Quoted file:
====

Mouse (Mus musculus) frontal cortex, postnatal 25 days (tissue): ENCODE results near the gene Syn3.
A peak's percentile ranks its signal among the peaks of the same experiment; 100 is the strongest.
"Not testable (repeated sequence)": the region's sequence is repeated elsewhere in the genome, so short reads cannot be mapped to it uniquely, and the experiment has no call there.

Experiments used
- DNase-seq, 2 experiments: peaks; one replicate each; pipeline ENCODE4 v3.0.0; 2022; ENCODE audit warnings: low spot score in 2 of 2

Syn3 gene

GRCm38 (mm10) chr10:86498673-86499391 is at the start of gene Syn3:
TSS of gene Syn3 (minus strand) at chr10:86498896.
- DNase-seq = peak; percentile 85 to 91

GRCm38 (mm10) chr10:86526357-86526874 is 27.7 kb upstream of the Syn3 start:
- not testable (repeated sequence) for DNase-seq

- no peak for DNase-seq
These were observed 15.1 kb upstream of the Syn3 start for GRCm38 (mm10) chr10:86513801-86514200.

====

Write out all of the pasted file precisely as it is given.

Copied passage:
Mouse (Mus musculus) frontal cortex, postnatal 25 days (tissue): ENCODE results near the gene Syn3.
A peak's percentile ranks its signal among the peaks of the same experiment; 100 is the strongest.
"Not testable (repeated sequence)": the region's sequence is repeated elsewhere in the genome, so short reads cannot be mapped to it uniquely, and the experiment has no call there.

Experiments used
- DNase-seq, 2 experiments: peaks; one replicate each; pipeline ENCODE4 v3.0.0; 2022; ENCODE audit warnings: low spot score in 2 of 2

Syn3 gene

GRCm38 (mm10) chr10:86498673-86499391 is at the start of gene Syn3:
TSS of gene Syn3 (minus strand) at chr10:86498896.
- DNase-seq = peak; percentile 85 to 91

GRCm38 (mm10) chr10:86526357-86526874 is 27.7 kb upstream of the Syn3 start:
- not testable (repeated sequence) for DNase-seq

- no peak for DNase-seq
These were observed 15.1 kb upstream of the Syn3 start for GRCm38 (mm10) chr10:86513801-86514200.